Prime Minister Abhisit Vejjajiva said Tuesday his government had no choice but to clear protesters illegally occupying the heart of the capital's upmarket shopping district, home to hundreds of homes and offices as well as luxury malls and high-end hotels. "We have to preserve the rule of law for our children in the future," Abhisit said, suggesting it was a matter of when, not if, a crackdown would take place.
But on Wednesday, with renewed clashes appearing inevitable, both sides put out feelers suggesting there was still some room for negotiations, which would largely center around agreeing on a timeline for holding new elections.
Thailand has been beset by political turmoil since pro-establishment forces coalesced under the banner of the People's Alliance for Democracy (PAD) (known as the "yellow shirts") in 2005, launching mass protests that paved the way for a military coup to oust the elected government led by then Prime Minister Thaksin Shinawatra on September 19, 2006. There have been many twists and turns since that fateful day and the country has hitherto failed to regain its democratic footing.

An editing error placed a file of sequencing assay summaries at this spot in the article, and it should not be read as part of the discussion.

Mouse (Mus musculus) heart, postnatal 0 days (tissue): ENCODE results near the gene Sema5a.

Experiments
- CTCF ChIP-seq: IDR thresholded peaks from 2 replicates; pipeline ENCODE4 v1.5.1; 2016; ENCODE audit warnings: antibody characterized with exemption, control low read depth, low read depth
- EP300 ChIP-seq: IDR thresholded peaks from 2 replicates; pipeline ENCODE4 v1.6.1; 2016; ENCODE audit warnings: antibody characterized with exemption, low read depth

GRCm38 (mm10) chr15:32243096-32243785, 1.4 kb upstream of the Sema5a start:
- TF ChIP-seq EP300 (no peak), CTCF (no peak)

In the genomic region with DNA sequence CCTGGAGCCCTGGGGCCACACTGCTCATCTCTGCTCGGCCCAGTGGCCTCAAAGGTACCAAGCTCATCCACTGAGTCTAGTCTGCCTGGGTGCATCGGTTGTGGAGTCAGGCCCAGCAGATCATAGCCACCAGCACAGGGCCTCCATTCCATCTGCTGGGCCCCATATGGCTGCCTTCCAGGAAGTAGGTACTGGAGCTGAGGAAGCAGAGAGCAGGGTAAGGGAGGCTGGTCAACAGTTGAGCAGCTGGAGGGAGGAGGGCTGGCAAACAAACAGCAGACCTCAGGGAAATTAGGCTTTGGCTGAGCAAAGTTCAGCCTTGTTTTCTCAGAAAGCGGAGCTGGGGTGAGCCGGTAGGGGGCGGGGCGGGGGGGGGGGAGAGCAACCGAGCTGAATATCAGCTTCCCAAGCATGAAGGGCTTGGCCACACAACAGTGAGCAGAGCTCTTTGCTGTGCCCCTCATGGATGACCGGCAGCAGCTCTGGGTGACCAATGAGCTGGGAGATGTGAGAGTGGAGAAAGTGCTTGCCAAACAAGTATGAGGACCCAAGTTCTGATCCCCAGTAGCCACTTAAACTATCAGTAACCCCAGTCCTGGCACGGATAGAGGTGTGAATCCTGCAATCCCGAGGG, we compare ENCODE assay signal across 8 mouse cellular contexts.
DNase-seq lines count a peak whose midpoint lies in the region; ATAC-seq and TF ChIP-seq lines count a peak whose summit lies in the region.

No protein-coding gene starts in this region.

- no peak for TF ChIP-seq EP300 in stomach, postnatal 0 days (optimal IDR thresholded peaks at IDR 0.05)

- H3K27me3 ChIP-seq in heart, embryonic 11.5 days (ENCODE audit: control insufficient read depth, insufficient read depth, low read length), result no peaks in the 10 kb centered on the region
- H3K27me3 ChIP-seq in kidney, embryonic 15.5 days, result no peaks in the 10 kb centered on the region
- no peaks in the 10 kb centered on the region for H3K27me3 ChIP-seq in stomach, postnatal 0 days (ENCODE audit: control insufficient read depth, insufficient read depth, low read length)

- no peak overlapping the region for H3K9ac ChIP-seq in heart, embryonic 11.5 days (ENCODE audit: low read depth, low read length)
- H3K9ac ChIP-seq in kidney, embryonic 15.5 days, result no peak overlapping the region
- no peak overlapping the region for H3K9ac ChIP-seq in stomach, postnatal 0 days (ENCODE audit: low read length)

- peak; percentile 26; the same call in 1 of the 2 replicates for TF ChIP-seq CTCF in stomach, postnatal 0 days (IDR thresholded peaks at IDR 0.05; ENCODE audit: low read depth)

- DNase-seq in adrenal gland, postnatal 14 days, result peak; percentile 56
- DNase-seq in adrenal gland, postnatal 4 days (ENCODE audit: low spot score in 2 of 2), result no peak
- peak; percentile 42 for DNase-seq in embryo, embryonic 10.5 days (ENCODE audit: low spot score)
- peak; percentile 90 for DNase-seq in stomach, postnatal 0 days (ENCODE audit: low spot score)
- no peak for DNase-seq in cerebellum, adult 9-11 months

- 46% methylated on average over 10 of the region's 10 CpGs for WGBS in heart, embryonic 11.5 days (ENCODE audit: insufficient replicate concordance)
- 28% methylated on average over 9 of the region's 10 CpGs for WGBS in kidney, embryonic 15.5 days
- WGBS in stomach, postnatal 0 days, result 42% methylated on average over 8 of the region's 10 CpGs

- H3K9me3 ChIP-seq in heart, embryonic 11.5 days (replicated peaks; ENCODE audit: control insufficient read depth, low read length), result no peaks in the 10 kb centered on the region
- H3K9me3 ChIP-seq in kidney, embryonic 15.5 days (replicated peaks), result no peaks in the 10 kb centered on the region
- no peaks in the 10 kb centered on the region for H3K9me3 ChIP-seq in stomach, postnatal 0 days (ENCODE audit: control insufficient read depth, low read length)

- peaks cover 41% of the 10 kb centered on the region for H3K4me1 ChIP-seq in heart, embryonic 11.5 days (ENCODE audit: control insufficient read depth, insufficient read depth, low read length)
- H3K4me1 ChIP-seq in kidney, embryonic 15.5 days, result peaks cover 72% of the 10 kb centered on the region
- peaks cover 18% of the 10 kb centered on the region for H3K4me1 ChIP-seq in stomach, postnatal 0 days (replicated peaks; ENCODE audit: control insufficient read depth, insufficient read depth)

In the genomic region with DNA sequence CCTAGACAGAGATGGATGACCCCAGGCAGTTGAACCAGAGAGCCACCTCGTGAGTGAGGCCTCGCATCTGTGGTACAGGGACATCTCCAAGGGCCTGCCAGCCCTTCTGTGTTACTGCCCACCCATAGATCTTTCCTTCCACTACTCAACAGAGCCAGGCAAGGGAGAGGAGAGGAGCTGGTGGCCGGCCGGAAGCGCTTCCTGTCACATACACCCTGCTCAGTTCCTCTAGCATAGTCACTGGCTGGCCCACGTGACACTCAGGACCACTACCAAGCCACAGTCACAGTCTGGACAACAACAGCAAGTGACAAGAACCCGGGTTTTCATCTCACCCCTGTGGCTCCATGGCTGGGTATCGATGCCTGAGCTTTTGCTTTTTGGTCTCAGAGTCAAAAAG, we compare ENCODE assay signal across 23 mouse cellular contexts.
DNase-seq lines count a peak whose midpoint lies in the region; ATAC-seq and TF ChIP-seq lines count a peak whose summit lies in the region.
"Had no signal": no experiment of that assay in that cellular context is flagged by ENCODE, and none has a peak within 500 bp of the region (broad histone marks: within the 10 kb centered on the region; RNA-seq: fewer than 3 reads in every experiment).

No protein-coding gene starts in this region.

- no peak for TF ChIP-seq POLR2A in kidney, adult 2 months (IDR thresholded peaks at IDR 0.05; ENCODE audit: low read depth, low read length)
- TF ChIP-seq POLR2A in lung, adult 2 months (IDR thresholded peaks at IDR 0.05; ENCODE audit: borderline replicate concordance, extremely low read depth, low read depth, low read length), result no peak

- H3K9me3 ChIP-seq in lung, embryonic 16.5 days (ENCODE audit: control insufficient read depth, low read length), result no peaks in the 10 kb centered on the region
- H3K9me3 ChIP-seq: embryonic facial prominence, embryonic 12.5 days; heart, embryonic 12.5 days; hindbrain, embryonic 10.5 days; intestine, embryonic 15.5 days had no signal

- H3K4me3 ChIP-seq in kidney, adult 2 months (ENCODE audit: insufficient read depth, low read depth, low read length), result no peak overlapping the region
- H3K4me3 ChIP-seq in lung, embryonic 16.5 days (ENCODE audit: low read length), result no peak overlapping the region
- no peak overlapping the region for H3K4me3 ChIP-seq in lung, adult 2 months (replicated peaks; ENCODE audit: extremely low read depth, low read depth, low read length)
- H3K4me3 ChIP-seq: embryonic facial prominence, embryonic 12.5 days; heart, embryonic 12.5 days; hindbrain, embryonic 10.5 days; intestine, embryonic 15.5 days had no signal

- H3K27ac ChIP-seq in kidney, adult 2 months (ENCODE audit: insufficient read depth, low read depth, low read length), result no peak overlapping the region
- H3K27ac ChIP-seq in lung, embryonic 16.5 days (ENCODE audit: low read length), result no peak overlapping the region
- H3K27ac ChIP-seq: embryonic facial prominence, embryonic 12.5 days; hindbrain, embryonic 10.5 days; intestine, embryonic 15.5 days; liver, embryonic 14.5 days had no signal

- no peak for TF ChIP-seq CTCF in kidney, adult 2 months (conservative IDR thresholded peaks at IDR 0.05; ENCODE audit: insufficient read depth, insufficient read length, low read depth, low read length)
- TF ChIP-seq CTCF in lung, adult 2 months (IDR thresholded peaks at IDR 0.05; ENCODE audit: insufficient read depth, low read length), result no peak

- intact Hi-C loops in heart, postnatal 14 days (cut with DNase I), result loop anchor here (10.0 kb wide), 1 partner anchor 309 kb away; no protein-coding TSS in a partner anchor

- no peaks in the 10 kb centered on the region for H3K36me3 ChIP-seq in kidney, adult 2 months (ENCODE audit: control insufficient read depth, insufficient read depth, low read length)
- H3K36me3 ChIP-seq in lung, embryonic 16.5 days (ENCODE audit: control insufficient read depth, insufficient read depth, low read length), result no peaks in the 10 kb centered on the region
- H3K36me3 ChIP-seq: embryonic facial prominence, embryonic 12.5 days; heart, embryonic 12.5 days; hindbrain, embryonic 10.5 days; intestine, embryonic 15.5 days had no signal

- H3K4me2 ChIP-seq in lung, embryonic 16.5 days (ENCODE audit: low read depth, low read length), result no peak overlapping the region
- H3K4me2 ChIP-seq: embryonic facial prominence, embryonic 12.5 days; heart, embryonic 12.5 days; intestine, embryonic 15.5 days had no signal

A "Genuine Class Struggle"
Bangkok, a symbol of the country's prosperity and modernity, is no stranger to the din of deadly armed clashes between the kingdom's military and civilians. But for many, the current battle is markedly different and perhaps more profound than previous pro-democracy uprisings of the past 40 years.
Thailand has had a shaky relationship with democracy ever since absolute rule of the monarchy was overthrown in 1932, with at least 18 coups or attempted power grabs since then. Throughout that time, the military and other institutions influenced by the country's privileged elite have often played a key, but decidedly unconstitutional role in the running of governments.
Stirring the pot today are the increasingly defiant and provocative anti-government protesters known as the "red shirts", who say their votes have been usurped by a meddling elite and the military. They are demanding new elections and "true" democracy. What started off as a movement of supporters of the ousted prime minister Thaksin has since mushroomed into what many accept as a genuine grassroots pro-democracy movement. Thousands of people have been joining anti-government rallies in cities across the northeast as well as in Bangkok.